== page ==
Hybrid Water Heaters Pros and Cons

A conscientious family, taking short showers, washing clothes in full loads only, and doing all the other daily household chores while using water wisely will still consume 550 gallons of hot water a week. A few extra minutes in the shower for a family of four every day will easily increase that to 700 gallons of hot water a week. To put this in perspective, 700 gallons is a 3-year supply of drinking water for one person. We must learn to conserve or risk running out of water in the future. It doesn’t hurt that conserving hot water also saves you money.

In the world of residential water heaters, there are basically four categories:

The Standard Water Heater is what many of us have installed in our homes. In previous posts, we looked at the technology and costs of installing and maintaining these hot water systems. Tankless water heaters eliminate the storage tank sitting in the corner of your garage and thus any standby heat loss associated with maintaining your hot water 24/7; but they also have a higher initial purchase price, much higher initial installation cost and continuing maintenance issues for the life of the unit. Tankless Hot Water has its place but in general, is not the best choice as a direct replacement of an existing conventional storage tank system.
There is no doubt that a Solar Water Heater can save you thousands of dollars over its lifetime. It can also increase the resale value of your home. But it also has the highest upfront costs and the most long-term maintenance requirements. A Hybrid model can supply a family with hot water: Hybrids are a Heat Pump Water Heater with Standard Electric Heating Element Backup.
Instead of generating hot water by burning hydrocarbons, or brute force using electrical resistance heating, a heat pump uses the same technology that is in your refrigerator to pull heat from the surrounding air and put it into your hot water. The Heat Pump gets the additional name of Hybrid because the storage tank is equipped with electric heating elements found in Standard Electric Water Heaters which can kick in during times of high demand.

As an example, one system made by General Electric is called the GeoSpring. It is designed to drop right into the same physical space as a Standard Electric Water Heater.
The GeoSpring water heater combines energy-saving heat-pump technology with traditional electric elements using a fraction of the energy. The integrated compressor and evaporator use a fan to draw in ambient heat from surrounding air to warm the cool liquid refrigerant causing a phase change from liquid to gas which is then compressed, raising the now gaseous refrigerant temperature even higher. This hot gaseous refrigerant then runs through heat transfer coils that wrap the high efficiency storage tank all the way to the bottom, delivering its heat into the water inside. This results in another phase change in the refrigerant from hot gas to warm liquid. The warm liquid refrigerant then passes through an expansion valve which cools it even further and the process repeats.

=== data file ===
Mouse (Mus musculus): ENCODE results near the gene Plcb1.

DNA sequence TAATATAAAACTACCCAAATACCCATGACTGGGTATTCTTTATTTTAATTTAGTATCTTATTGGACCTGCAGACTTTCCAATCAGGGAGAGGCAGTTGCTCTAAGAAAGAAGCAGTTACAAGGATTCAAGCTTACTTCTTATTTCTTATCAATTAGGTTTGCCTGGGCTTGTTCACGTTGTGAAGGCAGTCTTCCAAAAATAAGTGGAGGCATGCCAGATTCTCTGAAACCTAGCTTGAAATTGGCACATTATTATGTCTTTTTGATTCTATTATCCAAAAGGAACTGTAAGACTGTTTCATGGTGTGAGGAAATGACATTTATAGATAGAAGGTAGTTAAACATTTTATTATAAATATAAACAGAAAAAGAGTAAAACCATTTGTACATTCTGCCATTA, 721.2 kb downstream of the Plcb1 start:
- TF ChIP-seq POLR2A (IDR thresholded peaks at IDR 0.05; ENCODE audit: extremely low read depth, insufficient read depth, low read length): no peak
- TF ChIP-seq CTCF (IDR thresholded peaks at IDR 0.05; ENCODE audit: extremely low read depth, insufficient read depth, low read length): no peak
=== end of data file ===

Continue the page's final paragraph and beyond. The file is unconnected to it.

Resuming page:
This innovative technology creates the same amount of hot water as a traditional electric water heater while reducing heating expenses up to 62%. Plus, the GeoSpring comes loaded with tech features like an energy-efficient Heat Pump mode, Hybrid mode, and Vacation settings.
The GeoSpring is made in America. Currently some 60 million homes in the U.S. use standard electric hot water heaters. By absorbing heat from the ambient air and transferring it to the heated water, the GeoSpring uses dramatically less energy. As standard heaters are replaced with the new heat pumps, the demand for electricity will also go down.
Costs of both Tankless and Solar Water Heaters can vary greatly due to installation variations, equipment availability and other factors.
There will be more information about Heat Pump Water Heaters over the next few years. New federal regulations are due to become effective on April 16, 2015 that will require electric water heaters larger than 55 gallons to have Energy Factors (EF) greater than 2. The exact EF for a given water heater is based on a formula that factors in the usage, the storage volume, and input energy, but generally speaking, the higher the number, the better. But the required minimum EF 2 can only be achieved with heat pump technology.



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